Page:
Microfabrication and Micromachining

Systems operating at  >100 GHz tend to be based upon individually fabricated components, such as waveguide mounting structures, which are difficult and expensive to make.  This has tended to limit the range of submillimetre-wavelength applications to highly specialised ones such as astronomy and atmospheric remote sensing.  Mass market applications, including telecommunications require the use of more cost-effective technology.  

Much of our work involves micromachining  ---  the use of microfabrication methods such as etching, photolithography and electroforming to manufacture not just high frequency devices, but also the embedding structures in which they are mounted.  Such methods  (a) provide a cost-effective means of fabricating high frequency components, and  (b) permit fabrication of structures that might otherwise be impossible to produce.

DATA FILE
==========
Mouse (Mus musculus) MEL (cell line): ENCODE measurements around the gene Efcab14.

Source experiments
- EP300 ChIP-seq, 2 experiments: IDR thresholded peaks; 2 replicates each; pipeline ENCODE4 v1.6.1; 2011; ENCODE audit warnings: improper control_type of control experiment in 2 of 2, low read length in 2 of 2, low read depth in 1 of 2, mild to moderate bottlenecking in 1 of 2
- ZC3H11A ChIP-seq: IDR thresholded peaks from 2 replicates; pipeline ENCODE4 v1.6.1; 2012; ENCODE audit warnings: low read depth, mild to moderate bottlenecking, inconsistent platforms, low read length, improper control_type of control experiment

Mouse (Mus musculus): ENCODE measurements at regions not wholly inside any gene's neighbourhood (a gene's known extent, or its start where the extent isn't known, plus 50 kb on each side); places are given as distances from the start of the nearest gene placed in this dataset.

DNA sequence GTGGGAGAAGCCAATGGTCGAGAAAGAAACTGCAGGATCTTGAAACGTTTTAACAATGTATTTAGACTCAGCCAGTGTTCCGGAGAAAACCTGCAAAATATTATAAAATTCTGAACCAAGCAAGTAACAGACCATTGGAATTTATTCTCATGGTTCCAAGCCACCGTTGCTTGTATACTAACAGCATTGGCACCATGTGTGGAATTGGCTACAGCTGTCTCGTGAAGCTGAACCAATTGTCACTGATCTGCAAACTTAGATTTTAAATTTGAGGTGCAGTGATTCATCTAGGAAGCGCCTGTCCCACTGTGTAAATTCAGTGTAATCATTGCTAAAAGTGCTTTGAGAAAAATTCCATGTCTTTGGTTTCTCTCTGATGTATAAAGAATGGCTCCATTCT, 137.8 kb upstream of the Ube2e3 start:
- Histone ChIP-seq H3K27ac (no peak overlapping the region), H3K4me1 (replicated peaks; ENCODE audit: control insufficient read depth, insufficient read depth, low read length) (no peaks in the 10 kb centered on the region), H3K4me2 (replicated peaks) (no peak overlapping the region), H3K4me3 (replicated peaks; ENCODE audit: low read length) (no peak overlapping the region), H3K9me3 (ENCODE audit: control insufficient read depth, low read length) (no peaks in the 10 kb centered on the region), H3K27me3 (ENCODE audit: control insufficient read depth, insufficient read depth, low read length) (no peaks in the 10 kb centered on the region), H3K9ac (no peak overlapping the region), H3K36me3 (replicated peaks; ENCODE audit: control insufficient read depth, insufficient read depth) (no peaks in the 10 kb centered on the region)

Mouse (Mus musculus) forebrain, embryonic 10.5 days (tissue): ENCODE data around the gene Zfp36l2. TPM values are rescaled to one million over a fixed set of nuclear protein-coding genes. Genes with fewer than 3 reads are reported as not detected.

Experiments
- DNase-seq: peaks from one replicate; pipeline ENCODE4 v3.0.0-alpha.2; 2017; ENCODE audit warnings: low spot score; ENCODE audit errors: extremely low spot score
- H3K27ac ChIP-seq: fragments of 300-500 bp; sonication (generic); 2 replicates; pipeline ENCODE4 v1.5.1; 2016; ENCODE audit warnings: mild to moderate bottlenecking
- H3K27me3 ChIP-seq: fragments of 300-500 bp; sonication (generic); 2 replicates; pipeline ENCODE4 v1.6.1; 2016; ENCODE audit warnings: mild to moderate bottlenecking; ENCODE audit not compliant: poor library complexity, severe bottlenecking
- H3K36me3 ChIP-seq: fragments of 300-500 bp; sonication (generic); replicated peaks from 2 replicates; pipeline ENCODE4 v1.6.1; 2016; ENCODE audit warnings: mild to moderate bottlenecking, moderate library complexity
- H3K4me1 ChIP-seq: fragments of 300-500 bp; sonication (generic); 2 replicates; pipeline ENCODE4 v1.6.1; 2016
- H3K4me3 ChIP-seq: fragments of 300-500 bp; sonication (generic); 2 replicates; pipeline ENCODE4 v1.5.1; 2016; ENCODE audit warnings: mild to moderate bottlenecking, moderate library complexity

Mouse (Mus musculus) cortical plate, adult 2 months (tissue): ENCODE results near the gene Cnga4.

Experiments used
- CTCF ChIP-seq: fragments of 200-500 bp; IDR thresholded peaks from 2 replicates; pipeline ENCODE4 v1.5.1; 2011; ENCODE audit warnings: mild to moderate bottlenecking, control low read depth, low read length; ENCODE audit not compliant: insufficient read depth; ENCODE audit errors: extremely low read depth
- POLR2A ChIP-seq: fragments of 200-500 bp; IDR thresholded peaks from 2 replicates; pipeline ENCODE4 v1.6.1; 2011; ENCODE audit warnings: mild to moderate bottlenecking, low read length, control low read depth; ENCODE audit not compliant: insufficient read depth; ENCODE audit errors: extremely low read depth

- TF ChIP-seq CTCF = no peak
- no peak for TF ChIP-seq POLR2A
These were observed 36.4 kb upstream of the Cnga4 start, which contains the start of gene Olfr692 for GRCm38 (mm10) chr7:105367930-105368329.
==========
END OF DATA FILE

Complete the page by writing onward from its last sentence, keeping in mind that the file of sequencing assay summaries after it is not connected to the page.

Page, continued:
Our micromachining methods are used to fabricate integrated waveguide structures up to 2 mm in height.  The image on the left shows a  micromachined, resonant cavity waveguide filter (with lid removed).  The structure consists of a bandpass waveguide filter,  H-plane waveguide transformer (300 GHz to 600 GHz) and moveable tuning shorts.   The irises forming the filter have widths of ~ 40 microns and heights of ~ 400 microns.

The image on the right shows two micromachined, passive waveguide structures, mounted in test fixtures for RF testing.  Again, the waveguide lids have been removed.  The right hand component is a resonant cavity bandpass filter, similar to the one in the photograph above.  The left hand component is a branch-line directional coupler, designed for operation at 220 GHz.  It couples -6dB of the throughput power into the branch line.


SRD   21 Jan 05